Equipment selection invariably depends on what your plan is. If your plan is to bugout and hike into the mountains, there are various threats to consider. .30 caliber and higher magnum rounds are in common use in areas with big game such as bear, moose, and elk, but heavy armor solutions will soak up calories and water to move around; exhausting your body, slowing your pace, and inevitably forcing you to create a larger footprint and heavy spore as you consume more resources across the terrain. Military personnel understand that both humans and animals will naturally seek out the path of least resistance to conserve energy and time moving across rugged terrain. Be aware of this and create your equipment loadout to aid in moving between ridgelines and rivers where there is plenty of cover and concealment. Don’t walk into the areas people are already out hunting. Moving along a slope means a lot of unbalanced travel. Heavy equipment like steel armor will continue to exhaust your body and force you to constantly descend to water sources and then ascend out of that bottleneck over and over again. Keeping a small, lightweight setup that carries essentials to aid in bushcraft and other skills utilizing available natural resources with minimal landscape impact will help ensure you maintain speed, a smaller footprint, and minimal resource expenditure on your journey. The RMA Level III+ 1090 plate is perfect for mitigating most common rifle threats and maintaining an ultra-lightweight armor kit to assist in this task.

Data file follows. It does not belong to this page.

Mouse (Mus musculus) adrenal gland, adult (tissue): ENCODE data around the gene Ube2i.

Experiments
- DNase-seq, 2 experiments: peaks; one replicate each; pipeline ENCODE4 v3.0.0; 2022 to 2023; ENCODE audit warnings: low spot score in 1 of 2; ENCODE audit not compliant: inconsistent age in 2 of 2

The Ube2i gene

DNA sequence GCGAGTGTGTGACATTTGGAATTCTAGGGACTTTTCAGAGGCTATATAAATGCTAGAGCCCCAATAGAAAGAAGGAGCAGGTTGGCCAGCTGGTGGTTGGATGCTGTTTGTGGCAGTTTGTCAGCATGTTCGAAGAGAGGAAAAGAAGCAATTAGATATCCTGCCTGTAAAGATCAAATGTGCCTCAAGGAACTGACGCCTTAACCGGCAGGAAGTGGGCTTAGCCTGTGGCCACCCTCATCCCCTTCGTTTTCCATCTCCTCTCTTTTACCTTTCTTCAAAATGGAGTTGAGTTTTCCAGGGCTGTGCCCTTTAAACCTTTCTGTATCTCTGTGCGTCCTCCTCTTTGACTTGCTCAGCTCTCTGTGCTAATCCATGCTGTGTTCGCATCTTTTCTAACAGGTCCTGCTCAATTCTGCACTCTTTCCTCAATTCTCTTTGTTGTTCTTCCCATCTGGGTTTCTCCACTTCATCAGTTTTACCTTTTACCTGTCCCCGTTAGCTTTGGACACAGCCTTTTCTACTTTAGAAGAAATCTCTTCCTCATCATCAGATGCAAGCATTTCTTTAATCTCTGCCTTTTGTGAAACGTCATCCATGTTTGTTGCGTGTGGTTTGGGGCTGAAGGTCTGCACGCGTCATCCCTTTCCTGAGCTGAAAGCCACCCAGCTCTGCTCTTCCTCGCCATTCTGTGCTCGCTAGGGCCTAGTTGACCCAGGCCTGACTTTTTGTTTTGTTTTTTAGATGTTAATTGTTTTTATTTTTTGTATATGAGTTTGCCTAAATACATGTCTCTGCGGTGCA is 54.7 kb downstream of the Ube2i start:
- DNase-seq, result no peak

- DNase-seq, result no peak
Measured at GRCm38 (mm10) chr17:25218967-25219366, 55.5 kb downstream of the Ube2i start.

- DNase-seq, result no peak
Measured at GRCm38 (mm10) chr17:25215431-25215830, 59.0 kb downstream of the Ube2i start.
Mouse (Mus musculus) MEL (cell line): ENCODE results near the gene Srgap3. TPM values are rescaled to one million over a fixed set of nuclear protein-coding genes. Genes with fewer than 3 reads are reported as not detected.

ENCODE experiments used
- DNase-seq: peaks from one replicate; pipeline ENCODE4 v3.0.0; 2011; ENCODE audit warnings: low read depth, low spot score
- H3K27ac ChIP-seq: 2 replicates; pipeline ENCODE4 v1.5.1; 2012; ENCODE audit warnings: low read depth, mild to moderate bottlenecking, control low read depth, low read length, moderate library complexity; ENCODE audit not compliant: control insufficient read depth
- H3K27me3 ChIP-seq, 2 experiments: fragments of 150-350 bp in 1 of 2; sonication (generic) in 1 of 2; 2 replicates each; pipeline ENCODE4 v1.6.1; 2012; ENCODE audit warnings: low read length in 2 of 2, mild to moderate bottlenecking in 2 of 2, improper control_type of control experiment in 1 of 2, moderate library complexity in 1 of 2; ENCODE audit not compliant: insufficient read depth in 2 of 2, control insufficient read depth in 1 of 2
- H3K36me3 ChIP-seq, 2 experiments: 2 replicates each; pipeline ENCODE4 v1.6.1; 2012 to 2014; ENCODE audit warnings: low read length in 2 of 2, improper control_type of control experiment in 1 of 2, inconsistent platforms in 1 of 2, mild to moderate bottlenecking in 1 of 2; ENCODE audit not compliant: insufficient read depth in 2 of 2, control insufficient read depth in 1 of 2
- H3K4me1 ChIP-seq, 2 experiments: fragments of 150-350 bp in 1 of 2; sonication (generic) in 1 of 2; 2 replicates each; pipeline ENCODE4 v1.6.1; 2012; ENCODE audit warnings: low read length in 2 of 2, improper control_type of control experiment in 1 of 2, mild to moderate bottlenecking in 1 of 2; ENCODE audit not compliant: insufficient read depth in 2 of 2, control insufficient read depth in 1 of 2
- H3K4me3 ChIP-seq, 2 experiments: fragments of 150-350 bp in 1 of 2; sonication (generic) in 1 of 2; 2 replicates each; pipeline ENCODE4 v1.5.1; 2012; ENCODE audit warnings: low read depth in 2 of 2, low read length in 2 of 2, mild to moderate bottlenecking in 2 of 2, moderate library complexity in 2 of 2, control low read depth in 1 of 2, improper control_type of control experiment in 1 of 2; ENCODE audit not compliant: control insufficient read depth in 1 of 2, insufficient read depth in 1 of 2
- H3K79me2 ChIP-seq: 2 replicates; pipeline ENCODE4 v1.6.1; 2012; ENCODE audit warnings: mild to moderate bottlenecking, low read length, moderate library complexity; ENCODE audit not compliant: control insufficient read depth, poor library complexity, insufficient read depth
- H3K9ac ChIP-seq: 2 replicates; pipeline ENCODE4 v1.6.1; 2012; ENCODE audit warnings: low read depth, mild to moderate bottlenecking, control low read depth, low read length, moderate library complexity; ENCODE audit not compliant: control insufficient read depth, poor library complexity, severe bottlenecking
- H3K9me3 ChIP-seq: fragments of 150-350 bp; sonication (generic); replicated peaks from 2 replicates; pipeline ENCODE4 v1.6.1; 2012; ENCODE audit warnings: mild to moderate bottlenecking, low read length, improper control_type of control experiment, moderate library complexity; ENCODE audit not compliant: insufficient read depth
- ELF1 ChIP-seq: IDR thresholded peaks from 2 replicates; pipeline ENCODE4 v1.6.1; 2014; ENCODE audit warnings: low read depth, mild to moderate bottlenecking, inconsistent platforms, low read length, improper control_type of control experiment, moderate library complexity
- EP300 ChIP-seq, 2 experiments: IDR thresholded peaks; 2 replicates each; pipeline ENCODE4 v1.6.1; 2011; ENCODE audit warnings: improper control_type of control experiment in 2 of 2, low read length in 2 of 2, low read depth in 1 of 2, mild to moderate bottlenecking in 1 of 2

If you’re staying in your home, you have a lot more room to pick and choose your gear since foot mobility isn’t as important. Assess what equipment your community police are typically using and build from there. Most municipal police departments encourage or require the use of level II or IIIA soft armor on duty since most urban ballistic threats come from handguns. This keeps their PPE lightweight, scalable, and strategically on-point while making minimal compromises in ergonomics and cardiovascular endurance. Since soft armor can defeat far more total pistol rounds than hard armor and provides better coverage, ensure you have at least one soft armor vest before moving to hard armor plate setups. In case of a long-term scenario, you won’t regret having two to replace a compromised set of armor, to kit up a friend or loved one, or to trade for something else you need. Since body armor ownership is very limited among the civilian population, you’re guaranteed a high price tag in cash or trade. Level IV plates can be an ideal scalable upgrade in this situation. They offer maximum protection and at their current price can be obtained in multiple pairs for easy replacement or trading. RMA’s 1155 plates protect against even armor-piercing ammunition and our 10X12 plates have a near-universal fit among plate and armor carriers.